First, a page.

The Ring and the Crown

I was not expecting a historical fiction/fantasy novel from an author who previously wrote silly (albeit very good) books about au pairs in the Hamptons. Alas, that’s exactly what I got with Melissa de la Cruz’s The Ring and the Crown, and I feel quite conflicted about it.

***WARNING: The plot is complicated, and the below contains spoilers.***

At the beginning of the 20th century, the British Empire is still going strong. It’s actually the Franco-British empire, and it encompasses basically all of Europe. Oh, and it still exists/is so successful because of powerful magics controlled by “the Merlin” and various “mages”. Marie-Victoria is the current princess of said empire, and she is being forced to marry Prince Leopold of Prussia because their countries were just at war with one another and Prussia almost won because they unleashed the dark magic of a Pandora’s Box but now they just want peace between the ruling families. Marie doesn’t want to marry Leo because she likes her personal guard, Gill, but she is holding her head high and trying to fulfill her royal duties.

Aelwyn is Marie’s childhood friend and has returned to the palace as a mage after honing her magic for several years, and her father is the Merlin. (As in, Camelot Merlin. De la Cruz references a lot of hybrid Camelot names: Genevieve instead of Guinevere, Artacus instead of Arthur, Lanselin instead of Lancelot, you get the idea.) Aelwyn is very powerful and mysterious and curvy and pretty and kind of wants to be the one marrying Leo instead of Marie. Leo is actually already engaged to Isabelle, a noblewoman from France, but he breaks off that engagement in order to marry the princess and keep peace between the nations, and he doesn’t see why he can’t just keep Isabelle around as a mistress. Leo is also sort of evil, but we’ll get to that.

Ronan Astor is a formerly-rich girl from New York traveling to London for “the Season”, during which other formerly-rich girls are debuted to society and seek rich husbands via parties, lunches, teas, etc. While en route to the empire via ship she develops a relationship with Wolf, a rough and rugged manly man who just so happens to be Leo’s brother and second heir to the throne. The two fall hard for each other, but Ronan needs a rich husband and doesn’t realize he is in fact the richest possible one, so she rejects him. She sees little success at the Season festivities until the big ball, where she realizes her darling Wolf is actually a prince.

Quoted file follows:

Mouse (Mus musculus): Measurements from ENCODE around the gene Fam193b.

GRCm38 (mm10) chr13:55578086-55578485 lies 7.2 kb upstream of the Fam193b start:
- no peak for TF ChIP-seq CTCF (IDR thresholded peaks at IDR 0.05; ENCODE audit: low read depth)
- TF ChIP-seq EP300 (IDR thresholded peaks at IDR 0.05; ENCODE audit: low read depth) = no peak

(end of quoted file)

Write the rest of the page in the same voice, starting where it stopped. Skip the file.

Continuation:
What ensues after these messy character introductions and not enough background on this fictional Franco-British empire is pretty confusing: Marie develops a scheme to run away with Gill, a scheme which requires Aelwyn to perform a spell to make people think she is in fact Marie. The spell works a little too well, but then it doesn’t feel quite right and Marie decides she wants to ditch Gill and return to being princess, and Aelwyn is OK with this because it turns out Leo is planning on blowing up the castle. Not to fret — Louis, cousin/rebound lover of Isabelle (I know, ew) kills Leo during a duel to defend Isabelle’s honor, making Wolf the new prince and future husband of Marie. This turn of events is just swell because Wolf and Marie are also childhood friends and respect each other and their duty to their countries very much, so they don’t mind getting married despite loving others.

While I enjoyed the book and wanted to keep reading to find out what happened, it was a bit of a mess. I wish de la Cruz had spent more time introducing this alternate Franco-British universe and really developing the characters instead of diving right in and expecting the reader to understand this fake history, and I also think Ronan’s story could have been one book and Marie’s another. In fact, Ronan’s story was more compelling than Marie’s anyway (but perhaps that is because of the whole New York thing?). I’m not sure if this is supposed to be a new series because everything seemed to be wrapped up at the end, but I sort of hope it is so de la Cruz can flesh out the story a little more.

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